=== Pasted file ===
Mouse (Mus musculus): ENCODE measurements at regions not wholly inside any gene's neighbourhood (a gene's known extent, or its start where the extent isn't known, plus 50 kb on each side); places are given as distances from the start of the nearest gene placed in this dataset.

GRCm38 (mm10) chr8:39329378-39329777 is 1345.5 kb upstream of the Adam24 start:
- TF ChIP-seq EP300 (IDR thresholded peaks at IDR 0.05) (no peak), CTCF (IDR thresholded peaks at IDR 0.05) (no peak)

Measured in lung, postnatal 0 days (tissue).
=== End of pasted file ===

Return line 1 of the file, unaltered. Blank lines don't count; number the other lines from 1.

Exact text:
Mouse (Mus musculus): ENCODE measurements at regions not wholly inside any gene's neighbourhood (a gene's known extent, or its start where the extent isn't known, plus 50 kb on each side); places are given as distances from the start of the nearest gene placed in this dataset.